The rise and fall of the Glasgow Comics Art Convention-part one

I’ve previously blogged about UKCAC and it’s history through my eyes, but I kept talking about it’s spinoff, the Glasgow Comic Art Convention (GLASCAC) being destined for a separate  blog, so here we go…..

GLASCAC was born initially as part of Glasgow’s European City of Culture celebrations in 1990 and Glasgow  was chosen for this spin off as the city was throwing around money like confetti on anything which would bring people to the city, plus comics were huge at this point and Glasgow was a creative centre for the booming comics scene thanks to the sheer amount of creative talent often championed by AKA Books and Comics in the city.

Frank Plowright, one of the UKCAC organisers, saw a chance to do something in 1990 so he grabbed the opportunity. Unlike most conventions then, and even today, it wasn’t advertised and publicised just to the comics fan but to the wider public not just in the UK, but across Europe and the world as part of the city’s celebrations. In fact I remember seeing it advertised in Tube stations across London from the middle of 1989, and also at Heathrow and Gatwick airports. It got extraordinary coverage nearly a year before it happened in spring 1990, and to this day I’ve never seen any mart or convention in the UK get the sort of coverage that first GLASCAC did.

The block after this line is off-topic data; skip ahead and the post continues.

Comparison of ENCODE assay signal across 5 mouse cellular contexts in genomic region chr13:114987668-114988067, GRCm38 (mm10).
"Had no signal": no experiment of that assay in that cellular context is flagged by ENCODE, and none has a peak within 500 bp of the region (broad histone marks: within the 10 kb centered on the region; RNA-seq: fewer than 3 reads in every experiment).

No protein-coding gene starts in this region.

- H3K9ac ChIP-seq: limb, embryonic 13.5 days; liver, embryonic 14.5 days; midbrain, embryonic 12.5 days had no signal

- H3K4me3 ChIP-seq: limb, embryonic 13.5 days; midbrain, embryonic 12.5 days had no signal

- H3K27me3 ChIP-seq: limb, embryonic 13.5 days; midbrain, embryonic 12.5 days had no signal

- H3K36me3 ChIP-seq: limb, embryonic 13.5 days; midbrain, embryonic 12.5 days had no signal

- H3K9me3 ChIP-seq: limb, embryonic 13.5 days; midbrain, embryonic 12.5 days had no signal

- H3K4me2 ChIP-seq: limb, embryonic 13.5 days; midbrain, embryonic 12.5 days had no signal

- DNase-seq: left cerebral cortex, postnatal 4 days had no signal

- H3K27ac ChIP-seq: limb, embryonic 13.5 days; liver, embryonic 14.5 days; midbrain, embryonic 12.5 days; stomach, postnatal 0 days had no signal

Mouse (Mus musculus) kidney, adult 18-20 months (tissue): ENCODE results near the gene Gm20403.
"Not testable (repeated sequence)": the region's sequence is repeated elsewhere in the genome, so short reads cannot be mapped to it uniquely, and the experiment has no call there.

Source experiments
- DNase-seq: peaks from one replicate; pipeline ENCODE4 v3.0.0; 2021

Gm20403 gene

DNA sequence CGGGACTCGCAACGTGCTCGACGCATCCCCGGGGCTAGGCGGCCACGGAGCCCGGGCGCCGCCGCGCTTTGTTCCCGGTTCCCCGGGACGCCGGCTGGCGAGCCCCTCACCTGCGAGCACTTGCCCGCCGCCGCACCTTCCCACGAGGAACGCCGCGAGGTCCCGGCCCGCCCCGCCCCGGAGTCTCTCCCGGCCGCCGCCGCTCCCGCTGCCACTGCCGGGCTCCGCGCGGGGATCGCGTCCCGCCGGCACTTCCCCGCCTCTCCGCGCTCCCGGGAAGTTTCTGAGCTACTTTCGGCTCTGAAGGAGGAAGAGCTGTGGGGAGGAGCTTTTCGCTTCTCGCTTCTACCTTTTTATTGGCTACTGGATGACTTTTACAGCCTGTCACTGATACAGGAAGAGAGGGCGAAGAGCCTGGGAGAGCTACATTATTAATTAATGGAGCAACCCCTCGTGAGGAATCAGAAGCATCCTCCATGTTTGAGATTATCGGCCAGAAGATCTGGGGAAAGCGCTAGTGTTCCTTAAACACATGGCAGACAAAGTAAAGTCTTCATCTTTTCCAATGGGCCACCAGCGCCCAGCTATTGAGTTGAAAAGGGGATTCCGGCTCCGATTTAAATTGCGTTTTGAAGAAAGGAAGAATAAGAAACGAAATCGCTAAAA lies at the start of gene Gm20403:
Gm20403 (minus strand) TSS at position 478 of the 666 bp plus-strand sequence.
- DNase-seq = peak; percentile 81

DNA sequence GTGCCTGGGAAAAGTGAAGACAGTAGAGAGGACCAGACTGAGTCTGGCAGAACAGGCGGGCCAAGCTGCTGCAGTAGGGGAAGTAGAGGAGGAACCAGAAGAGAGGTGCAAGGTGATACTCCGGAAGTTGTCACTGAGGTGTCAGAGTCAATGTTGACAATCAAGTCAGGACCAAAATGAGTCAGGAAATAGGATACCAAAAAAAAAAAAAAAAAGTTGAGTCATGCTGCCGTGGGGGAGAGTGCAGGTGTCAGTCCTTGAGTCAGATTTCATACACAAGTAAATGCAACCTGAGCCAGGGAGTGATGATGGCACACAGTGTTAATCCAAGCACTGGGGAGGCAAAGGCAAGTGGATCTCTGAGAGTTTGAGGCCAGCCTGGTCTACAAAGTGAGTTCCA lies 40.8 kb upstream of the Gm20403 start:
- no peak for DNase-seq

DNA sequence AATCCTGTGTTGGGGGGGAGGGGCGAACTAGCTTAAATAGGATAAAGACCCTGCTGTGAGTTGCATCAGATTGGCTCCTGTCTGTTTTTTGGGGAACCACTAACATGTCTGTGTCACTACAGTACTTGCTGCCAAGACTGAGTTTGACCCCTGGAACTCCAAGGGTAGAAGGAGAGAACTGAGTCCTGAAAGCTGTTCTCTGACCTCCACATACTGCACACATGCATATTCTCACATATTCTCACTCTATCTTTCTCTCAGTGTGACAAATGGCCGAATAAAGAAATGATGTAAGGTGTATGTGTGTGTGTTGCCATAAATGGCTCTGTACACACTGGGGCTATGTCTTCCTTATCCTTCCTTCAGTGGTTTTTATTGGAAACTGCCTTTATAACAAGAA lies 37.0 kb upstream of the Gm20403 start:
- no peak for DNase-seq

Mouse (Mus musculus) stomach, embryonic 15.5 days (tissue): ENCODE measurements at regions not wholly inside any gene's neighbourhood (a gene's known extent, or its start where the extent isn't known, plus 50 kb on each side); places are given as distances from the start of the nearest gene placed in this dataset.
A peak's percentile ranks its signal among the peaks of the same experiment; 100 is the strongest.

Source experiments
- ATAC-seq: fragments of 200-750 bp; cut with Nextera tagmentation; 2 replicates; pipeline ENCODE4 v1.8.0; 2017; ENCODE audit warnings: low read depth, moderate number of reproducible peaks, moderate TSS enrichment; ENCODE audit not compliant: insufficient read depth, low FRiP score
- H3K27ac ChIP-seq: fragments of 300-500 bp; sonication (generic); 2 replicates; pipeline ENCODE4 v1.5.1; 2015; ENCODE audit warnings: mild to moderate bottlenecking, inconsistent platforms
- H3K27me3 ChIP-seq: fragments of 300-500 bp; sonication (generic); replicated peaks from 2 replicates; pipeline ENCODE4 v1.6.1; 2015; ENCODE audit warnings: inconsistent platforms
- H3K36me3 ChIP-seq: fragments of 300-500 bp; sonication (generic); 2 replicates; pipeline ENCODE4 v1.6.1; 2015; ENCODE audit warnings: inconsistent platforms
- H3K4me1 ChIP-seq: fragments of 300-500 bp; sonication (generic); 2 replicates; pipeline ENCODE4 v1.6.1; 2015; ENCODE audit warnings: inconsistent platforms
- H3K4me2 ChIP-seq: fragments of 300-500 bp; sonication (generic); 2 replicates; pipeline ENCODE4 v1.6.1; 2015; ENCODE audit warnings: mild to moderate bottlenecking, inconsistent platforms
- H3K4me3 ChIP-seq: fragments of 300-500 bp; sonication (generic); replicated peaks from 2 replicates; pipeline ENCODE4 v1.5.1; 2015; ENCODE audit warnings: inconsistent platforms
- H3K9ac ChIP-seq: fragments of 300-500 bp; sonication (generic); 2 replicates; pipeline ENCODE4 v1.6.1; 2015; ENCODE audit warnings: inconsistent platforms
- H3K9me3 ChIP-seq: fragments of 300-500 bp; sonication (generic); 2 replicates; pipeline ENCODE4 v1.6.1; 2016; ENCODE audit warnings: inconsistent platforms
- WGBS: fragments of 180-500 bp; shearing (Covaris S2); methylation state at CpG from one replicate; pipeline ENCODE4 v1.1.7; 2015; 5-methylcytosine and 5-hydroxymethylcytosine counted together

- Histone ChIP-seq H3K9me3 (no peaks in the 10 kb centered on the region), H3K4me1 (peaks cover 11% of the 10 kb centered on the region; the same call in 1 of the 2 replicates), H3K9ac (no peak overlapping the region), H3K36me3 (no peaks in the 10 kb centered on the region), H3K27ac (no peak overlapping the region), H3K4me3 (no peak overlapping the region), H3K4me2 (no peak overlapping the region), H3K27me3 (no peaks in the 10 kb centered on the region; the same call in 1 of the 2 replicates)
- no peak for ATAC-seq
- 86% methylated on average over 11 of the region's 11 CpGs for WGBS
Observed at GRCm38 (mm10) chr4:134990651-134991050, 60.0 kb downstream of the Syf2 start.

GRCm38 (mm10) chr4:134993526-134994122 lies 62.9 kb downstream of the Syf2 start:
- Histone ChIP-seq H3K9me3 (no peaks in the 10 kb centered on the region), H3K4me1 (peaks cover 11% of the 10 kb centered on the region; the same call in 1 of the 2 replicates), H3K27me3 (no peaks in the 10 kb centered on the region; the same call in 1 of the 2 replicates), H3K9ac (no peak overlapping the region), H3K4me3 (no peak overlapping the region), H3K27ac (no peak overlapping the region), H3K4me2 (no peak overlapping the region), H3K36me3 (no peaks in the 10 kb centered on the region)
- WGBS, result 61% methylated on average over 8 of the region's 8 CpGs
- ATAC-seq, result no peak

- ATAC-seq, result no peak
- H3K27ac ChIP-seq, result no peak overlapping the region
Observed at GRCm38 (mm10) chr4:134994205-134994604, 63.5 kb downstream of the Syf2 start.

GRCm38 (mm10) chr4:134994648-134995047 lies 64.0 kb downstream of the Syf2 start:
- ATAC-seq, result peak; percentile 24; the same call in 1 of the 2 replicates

At the time I was still working for Neptune Distribution so the plan was to do a huge launch of the colour version of St. Swithin’s Day by Grant Morrison and Paul Grist, as well as generally pushing Trident Comics and try to sweeten up our existing customers and take the piss from those who thought we were stirring things, which as I’ve outlined before, we were.

The convention was to be held in Glasgow’s City Chambers which is to this date the most impressive, if somewhat impracticable, venue for a comic convention I’ve ever been to but it was an amazing venue with it’s gilded halls and marble staircases. Thankfully all we had were a dozen of so boxes of Trident Comics titles which we shipped to AKA who kindly stored them for us before we all made our way up from Leicester, though myself, and another lad Nigel, had to first do the regular Friday shipment of comics even though Geoff (the MD) had left for Glasgow from East Midlands airport early on the Friday morning.

This meant being driven to London, doing the shipment and then hopefully having it done in time for the teatime flight to Glasgow from Heathrow. A long day was ahead, but on what was a lovely spring day we went from Leicester to Heathrow, where we picked up the shipment of that weeks’ comics, drove back to where our warehouse (by warehouse I really mean a large room) was in Staines where we sorted out the shipment and to get it out on time so Nigel and myself could get our flight, we had to drive to the ANC depot by Heathrow Airport to drop it off by hand before being driven to the correct terminal at Heathrow and unceremoniously dumped at the entrance where we discovered we had plenty of time to get ready for our flight.